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Just say no: Doctors’ drug freebies to kids are risky

Consumer Reports News: November 11, 2008 04:37 PM

Free drug samples for sick kids seem like a deal: You avoid lines at the pharmacy, keep cash in your wallet, and your kid gets to try out the drug right away. Everyone wins, right?

Wrong. There are sobering safety problems with the most popular drug giveaways that doctors hand out to their young patients, a new report from the journal Pediatrics suggests. The greatest potential danger with free drug samples to kids is that there are few safety measures in place to detect abuse, drug interactions, and improper dosing. Plus, doctors get these free samples from manufacturers to promote newer drugs, which are usually more expensive and have shorter safety records than similar medications that are just as effective but are less costly.

The Food and Drug Administration has attached serious safety warnings on 4 of the 15 most common freebie medicines given to kids (click on chart to enlarge). They include Adderall/Adderall XR (amphetamine/dextroamphetamine), Advair Diskus (fluticasone/salmeterol), Elidel (pimecrolimus), and Strattera (atomoxetine). A fifth drug, Singulair (montelukast), is currently under an FDA safety investigation.

The second-most popular drug sample, Singulair, a treatment for asthma, can cause suicidal thinking or actual suicide. It has also been associated with other behavioral changes. The average age of a child given a free sample of Singulair is 5. Advair Diskus, another asthma drug given away frequently, is generally used as a last line of defense for patients—in other words, your doctor should prescribe other medicines first—since it can actually increase the risk of having serious or fatal asthma.

The fourth-most common giveaway drug, Strattera, used to treat attention deficit hyperactivity disorder (ADHD). Formerly a Scheduled II controlled substance, it currently has a warning that children who take it are at high risk for contemplating or committing suicide. Adderall/Adderall XR, another ADHD drug frequently given away, is rated by the FDA as a Schedule II controlled substance, which means it has a high potential for abuse. To put it in perspective, cocaine, morphine, opium, and oxycodone (also known as OxyContin), are also rated as Schedule II drugs. The result? Children on Adderall/Adderall XR and Strattera need close monitoring for changes in mood and behavior, and, with Adderall/Adderall XR, to ensure the drug is not abused, given away to friends, or sold. Misuse of Adderall/Adderall XR can also lead to sudden death and serious cardiovascular events. These kinds of monitoring, combined with an informative patient package insert, are more likely to take place if the drug is obtained from a pharmacy with a prescription from the doctor.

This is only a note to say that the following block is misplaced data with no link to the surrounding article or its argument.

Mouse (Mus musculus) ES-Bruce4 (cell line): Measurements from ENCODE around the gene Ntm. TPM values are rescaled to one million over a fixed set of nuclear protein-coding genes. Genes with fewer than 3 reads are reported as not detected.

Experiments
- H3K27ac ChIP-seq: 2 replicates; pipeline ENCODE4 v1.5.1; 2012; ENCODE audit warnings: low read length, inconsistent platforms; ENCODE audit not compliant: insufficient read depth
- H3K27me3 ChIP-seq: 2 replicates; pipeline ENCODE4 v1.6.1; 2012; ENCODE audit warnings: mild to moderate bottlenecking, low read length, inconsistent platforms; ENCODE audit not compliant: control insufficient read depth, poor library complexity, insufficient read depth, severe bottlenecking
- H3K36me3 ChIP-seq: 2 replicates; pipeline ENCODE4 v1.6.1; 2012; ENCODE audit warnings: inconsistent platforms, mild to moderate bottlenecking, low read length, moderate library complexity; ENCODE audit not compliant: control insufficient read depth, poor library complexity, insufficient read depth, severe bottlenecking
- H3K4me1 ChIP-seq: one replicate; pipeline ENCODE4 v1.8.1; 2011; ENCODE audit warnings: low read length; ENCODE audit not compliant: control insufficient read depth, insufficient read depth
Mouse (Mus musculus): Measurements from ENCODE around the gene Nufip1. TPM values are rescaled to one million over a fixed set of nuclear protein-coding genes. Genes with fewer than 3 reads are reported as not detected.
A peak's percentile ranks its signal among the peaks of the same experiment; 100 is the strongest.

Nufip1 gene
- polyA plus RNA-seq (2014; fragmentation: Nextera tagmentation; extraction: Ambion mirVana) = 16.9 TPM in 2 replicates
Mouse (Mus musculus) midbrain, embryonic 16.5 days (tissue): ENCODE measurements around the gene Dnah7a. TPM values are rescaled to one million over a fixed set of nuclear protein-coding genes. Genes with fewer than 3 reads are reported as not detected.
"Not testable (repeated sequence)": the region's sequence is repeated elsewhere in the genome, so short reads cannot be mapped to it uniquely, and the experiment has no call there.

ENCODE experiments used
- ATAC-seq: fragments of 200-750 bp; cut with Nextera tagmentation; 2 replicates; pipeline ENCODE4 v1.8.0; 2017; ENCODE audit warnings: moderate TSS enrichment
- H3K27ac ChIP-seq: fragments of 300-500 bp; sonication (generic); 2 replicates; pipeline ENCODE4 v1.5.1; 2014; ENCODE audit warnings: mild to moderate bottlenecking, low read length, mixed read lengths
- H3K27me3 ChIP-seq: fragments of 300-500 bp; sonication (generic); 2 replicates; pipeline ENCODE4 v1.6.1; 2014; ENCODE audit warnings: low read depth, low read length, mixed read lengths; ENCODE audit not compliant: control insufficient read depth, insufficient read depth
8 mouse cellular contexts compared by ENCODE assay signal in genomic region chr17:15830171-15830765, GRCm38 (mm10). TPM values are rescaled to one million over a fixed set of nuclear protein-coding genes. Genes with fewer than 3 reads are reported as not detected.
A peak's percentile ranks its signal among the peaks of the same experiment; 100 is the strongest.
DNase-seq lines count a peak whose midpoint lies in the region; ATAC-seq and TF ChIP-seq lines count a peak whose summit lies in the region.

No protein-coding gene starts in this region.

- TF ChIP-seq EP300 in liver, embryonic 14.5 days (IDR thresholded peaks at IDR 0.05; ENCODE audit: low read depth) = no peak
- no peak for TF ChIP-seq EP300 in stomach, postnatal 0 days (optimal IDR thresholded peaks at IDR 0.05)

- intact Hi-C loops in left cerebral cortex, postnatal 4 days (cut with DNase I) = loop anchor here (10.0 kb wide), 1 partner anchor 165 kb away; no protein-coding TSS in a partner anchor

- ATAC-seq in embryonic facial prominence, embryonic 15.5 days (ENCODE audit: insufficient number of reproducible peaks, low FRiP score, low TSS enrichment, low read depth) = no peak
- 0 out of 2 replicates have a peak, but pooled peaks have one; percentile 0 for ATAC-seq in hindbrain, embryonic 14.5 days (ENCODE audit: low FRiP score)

The sixth-most frequently given away drug, Elidel, is a second-choice treatment for eczema when little else will work. It is not approved for children under the age of 2, and yet more than 38,000 children of that age received a drug sample. Some studies have found an association between use of Elidel and skin cancer or lymphoma.

The practice of doling out free medicine to children is widespread. About 1 in every 10 kids in the U.S. already taking a prescription medication was given a free drug sample in 2004, the year of the study. Most samples don't list dosages for kids, or don't have child safety caps. And, since such samples are usually made available for newly-approved drugs, giving them away can encourage regular use before post marketing surveillance determines their long-term safety for kids. Besides that, drug samples bypass the pharmacist, who is considered an important safety checkpoint.

From our perspective, research shows free handouts in a doctor’s office actually can contribute to increases in drug costs, and are less likely to be a first choice for treatment.

Our medical advisers suggest that you be wary of accepting freebies from your child’s pediatrician. Ask if there is a generic alternative that would be just as effective and cost less when the freebie supply runs out. Request a written print out of possible side effects. Free drug samples, enticing as they are for the moment, do increase the overall cost of drugs, tend to hook you on a brand name, and, most important, may not be the best choice for your child’s problem.

CR's take: See our Best Buy Drug recommendations for the safest, most effective and least costly treatments for the most common conditions.

Lisa Gill, producer and writer, Consumer Reports Best Buy Drugs

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